Spencer State Hospital |+|
|Title= State Hospital
In 1885, the state legislature began hearings on the need for a Second Hospital for the Insane. The first hospital for the insane was built at Weston in 1859. Because of overcrowded conditions, it was determined that a second facility was needed. They appointed a commission to choose several sites and present their findings at the next session in 1887. John G Schilling, a Spencer attorney, was among the members of the commission. |+|
|Body= a for . The the , and .
| || |
|−|One of the factors that would determine the final selection of a site was the willingness of the county government to purchase the necessary land and donate it to the state free of charge. Roane County was enthusiastic with the prospect of obtaining the hospital. The Roane County Court immediately issued an order stating that they would indeed be willing to meet this requirement. |+|
the the was the of the land and to the of .was with the of the .
| || |
|−|The decision on the hospital's location was not made until the legislative session of 1887. Spencer was eventually chosen as the site of the new hospital. The legislature approved an appropriation of $10,000 to begin construction. The county was now required to provide the land for the facility. On February 10, 1888, the county court purchased 184 acres of land from William R. Goff for the sum of $9, 200. Goff, after receiving this large sum of money began looking for a safe repository for his money. Goff and several other citizens joined together to form the Bank of Spencer. It opened for business in March 1891. The county's first bank was designated to handle the funds for the construction of the new hospital. It also later handled the state hospital's regular transactions. The building was 1/4 mile in length. [[ Spencer State Hospital|Click here for more...]] |+|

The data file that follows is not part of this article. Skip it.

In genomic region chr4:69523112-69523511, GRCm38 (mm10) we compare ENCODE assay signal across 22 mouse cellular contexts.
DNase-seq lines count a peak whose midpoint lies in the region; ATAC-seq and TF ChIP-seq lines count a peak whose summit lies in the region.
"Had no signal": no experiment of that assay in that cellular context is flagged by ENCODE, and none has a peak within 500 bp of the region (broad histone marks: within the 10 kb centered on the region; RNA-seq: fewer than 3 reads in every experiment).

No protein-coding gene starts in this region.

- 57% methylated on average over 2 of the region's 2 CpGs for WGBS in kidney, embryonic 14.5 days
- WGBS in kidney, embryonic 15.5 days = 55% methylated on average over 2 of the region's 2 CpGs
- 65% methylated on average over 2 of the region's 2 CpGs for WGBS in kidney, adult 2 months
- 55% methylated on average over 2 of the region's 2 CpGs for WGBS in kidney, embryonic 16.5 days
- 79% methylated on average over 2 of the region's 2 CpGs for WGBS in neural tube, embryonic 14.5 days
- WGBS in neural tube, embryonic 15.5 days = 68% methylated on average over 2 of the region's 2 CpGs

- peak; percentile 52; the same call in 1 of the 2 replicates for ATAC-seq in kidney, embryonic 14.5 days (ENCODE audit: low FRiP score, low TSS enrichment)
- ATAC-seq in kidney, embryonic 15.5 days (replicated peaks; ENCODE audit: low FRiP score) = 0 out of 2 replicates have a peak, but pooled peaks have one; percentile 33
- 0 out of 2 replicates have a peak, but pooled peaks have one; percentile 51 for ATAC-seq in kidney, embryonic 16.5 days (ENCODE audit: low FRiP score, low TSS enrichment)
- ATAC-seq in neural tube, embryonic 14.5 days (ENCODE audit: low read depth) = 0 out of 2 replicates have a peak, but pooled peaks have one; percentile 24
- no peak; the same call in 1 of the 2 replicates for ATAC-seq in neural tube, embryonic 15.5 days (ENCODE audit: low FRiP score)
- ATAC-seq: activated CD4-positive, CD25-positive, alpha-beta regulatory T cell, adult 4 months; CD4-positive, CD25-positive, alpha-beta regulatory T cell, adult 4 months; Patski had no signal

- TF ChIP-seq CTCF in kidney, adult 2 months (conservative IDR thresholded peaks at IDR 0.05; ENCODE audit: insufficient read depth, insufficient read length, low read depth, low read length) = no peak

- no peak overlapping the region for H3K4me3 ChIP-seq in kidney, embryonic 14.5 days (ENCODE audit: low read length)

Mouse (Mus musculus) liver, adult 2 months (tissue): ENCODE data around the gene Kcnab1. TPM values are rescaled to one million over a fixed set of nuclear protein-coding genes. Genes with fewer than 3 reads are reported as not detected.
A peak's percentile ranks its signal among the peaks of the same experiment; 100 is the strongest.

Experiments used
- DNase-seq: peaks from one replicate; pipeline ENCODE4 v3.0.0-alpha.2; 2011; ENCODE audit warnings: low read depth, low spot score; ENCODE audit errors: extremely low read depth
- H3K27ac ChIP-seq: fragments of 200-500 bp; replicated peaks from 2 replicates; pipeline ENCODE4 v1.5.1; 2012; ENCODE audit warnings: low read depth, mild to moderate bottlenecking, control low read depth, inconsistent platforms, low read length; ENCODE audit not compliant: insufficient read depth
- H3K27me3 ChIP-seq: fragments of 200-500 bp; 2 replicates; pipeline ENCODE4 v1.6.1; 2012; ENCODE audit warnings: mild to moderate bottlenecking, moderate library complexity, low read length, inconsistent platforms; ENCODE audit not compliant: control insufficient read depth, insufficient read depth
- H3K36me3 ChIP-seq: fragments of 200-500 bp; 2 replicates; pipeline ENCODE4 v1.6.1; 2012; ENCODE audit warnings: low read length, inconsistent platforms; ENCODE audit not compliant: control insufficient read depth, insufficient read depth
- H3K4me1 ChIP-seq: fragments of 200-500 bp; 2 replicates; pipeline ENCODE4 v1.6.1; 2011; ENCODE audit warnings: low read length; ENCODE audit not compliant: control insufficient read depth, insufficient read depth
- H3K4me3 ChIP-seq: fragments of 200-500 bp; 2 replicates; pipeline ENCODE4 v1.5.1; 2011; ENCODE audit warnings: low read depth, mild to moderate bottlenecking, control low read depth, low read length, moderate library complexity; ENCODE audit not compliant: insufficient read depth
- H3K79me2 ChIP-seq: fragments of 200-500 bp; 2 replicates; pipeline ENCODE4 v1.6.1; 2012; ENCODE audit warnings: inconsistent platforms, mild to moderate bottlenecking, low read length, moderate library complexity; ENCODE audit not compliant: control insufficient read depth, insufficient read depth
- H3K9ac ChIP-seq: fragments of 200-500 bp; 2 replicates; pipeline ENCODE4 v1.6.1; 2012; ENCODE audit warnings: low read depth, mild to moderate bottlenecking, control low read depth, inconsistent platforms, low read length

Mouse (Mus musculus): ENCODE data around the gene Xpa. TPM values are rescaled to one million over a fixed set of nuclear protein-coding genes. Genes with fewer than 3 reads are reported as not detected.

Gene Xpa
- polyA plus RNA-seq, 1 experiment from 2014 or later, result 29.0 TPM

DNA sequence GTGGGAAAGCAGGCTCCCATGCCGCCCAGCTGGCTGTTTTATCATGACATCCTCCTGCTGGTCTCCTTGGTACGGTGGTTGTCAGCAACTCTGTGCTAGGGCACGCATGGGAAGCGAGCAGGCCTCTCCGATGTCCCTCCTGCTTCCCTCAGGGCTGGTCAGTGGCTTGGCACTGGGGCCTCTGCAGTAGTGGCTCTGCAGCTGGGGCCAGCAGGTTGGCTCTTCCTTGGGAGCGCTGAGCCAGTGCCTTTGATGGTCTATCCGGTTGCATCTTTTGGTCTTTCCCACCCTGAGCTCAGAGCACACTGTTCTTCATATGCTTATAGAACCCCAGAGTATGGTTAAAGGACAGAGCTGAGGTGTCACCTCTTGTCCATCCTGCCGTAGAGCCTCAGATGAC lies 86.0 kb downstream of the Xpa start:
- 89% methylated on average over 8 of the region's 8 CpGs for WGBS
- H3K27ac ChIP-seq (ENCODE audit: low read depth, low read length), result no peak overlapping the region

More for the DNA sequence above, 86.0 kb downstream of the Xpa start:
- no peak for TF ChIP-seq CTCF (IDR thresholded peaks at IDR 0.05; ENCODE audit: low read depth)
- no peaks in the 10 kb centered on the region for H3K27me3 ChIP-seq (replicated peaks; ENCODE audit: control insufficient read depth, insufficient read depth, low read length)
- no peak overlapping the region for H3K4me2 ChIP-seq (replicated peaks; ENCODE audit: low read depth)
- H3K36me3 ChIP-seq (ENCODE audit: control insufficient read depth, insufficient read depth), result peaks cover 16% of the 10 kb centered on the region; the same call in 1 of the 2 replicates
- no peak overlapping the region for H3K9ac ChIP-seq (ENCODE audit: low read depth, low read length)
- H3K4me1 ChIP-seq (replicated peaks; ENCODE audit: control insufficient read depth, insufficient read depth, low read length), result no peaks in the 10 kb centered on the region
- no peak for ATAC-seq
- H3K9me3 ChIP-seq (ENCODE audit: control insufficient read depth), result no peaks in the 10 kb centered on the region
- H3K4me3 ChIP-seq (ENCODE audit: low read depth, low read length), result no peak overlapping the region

the of the . The to the the . the . , , began to the . It of in . [[State Hospital|Click here for more...]]
Featured Article Of The Week
Central Islip State Hospital
The Central Islip Psychiatric Center started out as a Farm Colony for New York City in 1889. The patients were transferred from the crowded city asylums on Wards, Hart, and Blackwell Island.
Eventually the asylum was taken over by the state and was renamed the Manhattan State Hospital. The campus consisted of 1000 acres and was the largest asylum by land area. Over 100 buildings were built, 2 of which were quite unique. One being several ward groups connected by corridors that stretched approximately one mile long. The elegant architecture and length of the building led to its name as the "String of Pearls." The other complex with a unique layout was called the "Sunburst," which resembled a spoked wheel - the spokes were treatment wards connected to a central hub, with a curved, circular corridor connecting them all. A fire department with 10 employees was created in 1907, and a large medical building and a secure unit were constructed in the middle of the century.
Therapy consisted in working in the farms or one of the many shops. The center had two rail spurs to serve the main power plant (north colony) and the string of pearls (south colony) and even had its own steam engine. Visitors would also arrive by train and the hospital had its own passenger station. The hospital, later renamed to Central Islip State Hospital and finally known as Central Islip Psychiatric Center, began to become severely overcrowded through the 1950s. It reached its peak population of about 10,000 patients in 1955. Click here for more...